Land Rover describes the seating as a 5+2 arrangement, as the rear two seats are quite cramped. It is included with every model except for the cheapest Pure versions. The two small seats rise from the boot area (taking up most of the space) and are best for children.

On higher-specification cars, the seating is flexible, allowing one, two or three of the middle row of seats to be folded too, so you can balance luggage needs with the number of passengers that you need to carry. Fold all of the rear seats flat and the Discovery Sport will happily transport up to 1,698 litres of baggage, which makes it a formidable machine for trips to the tip or Ikea shopping sprees.

Every car comes with an 8in touchscreen, which can be upgraded to a larger 10in model with sat-nav and even a Tv that can be seen by the front-seat passenger but not the driver. It's functional, but the touchscreen response times can be slow and it's more distracting to use while driving than the slicker systems fitted by Mercedes, Audi and BMW, which can be controlled with rotary dials. We also found Bluetooth tethering of smartphones to be a bit hit and miss.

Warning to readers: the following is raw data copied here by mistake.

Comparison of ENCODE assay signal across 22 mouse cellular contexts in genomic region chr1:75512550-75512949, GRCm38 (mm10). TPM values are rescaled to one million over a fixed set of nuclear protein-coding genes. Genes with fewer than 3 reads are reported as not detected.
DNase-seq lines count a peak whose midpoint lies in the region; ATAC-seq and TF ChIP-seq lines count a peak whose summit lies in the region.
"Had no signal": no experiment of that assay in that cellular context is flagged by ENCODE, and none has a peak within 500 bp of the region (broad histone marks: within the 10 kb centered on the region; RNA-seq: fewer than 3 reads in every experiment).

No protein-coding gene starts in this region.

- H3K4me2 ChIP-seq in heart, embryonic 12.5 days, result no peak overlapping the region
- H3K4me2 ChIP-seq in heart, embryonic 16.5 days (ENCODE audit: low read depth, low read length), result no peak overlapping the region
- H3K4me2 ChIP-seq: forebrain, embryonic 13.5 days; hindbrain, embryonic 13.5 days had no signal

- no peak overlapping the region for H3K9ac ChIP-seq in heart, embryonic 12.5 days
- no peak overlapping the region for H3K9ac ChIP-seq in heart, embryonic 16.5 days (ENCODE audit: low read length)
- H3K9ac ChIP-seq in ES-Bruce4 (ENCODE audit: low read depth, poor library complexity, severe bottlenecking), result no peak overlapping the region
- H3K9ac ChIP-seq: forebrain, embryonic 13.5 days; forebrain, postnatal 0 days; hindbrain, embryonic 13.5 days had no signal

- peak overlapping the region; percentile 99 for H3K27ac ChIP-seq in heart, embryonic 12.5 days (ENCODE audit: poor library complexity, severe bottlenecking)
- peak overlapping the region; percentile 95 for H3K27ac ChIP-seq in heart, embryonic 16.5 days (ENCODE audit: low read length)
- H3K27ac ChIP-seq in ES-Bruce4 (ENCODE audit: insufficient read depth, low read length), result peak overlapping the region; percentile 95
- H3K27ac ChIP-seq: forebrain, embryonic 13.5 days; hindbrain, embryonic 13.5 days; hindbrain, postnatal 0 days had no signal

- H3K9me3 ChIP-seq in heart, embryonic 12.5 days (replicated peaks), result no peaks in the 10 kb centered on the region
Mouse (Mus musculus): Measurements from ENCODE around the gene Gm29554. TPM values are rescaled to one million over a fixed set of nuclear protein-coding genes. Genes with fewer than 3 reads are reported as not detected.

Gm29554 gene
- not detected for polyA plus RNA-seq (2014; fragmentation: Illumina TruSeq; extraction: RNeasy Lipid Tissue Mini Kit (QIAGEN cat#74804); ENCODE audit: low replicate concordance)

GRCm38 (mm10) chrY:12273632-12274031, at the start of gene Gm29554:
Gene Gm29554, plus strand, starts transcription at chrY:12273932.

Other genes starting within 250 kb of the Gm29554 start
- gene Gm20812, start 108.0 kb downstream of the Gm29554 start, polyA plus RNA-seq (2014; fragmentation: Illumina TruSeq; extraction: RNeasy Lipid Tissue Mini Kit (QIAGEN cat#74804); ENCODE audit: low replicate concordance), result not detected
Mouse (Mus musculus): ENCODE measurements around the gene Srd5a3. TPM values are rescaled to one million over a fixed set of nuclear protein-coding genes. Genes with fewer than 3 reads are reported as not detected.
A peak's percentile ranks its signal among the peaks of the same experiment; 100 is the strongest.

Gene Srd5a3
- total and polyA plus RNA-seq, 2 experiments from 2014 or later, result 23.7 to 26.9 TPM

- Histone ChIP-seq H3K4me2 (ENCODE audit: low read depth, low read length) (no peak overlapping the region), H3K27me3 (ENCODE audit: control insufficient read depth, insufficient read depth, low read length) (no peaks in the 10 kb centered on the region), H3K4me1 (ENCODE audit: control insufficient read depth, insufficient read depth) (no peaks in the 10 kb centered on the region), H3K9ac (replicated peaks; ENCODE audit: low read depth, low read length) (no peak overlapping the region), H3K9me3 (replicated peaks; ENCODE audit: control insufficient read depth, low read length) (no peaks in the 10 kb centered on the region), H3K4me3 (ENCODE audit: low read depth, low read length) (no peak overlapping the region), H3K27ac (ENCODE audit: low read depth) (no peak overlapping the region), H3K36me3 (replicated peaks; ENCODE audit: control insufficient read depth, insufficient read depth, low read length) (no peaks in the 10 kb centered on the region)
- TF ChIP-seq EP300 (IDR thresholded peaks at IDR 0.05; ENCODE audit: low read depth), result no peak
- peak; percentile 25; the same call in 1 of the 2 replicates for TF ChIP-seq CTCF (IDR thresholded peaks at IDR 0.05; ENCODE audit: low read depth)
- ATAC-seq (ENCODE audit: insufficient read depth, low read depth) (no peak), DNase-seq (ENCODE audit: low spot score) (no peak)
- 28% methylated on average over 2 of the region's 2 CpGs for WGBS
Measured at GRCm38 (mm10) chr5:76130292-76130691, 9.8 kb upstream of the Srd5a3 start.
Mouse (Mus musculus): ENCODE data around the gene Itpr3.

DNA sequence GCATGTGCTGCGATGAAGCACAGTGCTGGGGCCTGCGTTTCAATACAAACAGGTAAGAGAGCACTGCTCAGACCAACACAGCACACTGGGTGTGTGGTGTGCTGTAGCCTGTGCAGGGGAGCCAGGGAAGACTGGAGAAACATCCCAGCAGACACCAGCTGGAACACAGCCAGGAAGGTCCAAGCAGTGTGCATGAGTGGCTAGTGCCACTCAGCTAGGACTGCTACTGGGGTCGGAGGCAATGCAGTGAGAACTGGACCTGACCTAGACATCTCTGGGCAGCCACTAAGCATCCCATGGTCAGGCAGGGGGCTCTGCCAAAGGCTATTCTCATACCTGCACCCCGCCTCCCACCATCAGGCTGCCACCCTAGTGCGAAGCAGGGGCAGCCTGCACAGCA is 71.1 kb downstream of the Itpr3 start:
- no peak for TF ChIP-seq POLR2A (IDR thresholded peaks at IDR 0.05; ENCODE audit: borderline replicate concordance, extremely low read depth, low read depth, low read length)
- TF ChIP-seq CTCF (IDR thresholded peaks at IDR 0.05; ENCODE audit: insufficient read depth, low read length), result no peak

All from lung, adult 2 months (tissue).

That said, the Land Rover options list includes some impressive pieces of kit, including a head-up display system, rear-seat entertainment systems with wireless headphones, advanced sound systems and much more.

To drive, the Land Rover Discovery Sport is as comfortable and easy as they come, with a six-speed manual gearbox offered as standard, although the nine speed automatic is worth the premium, seeing as it's so smooth and simple to use.

It's quiet and comfortable on most roads, but the car can thump into potholes with a judder while driving at low speeds through town, especially when the larger alloy wheels are specified.

Both diesel and petrol engines keep noise to a minimum, even under hard acceleration, but the petrol units do tend to guzzle fuel compared to the more frugal diesel offerings.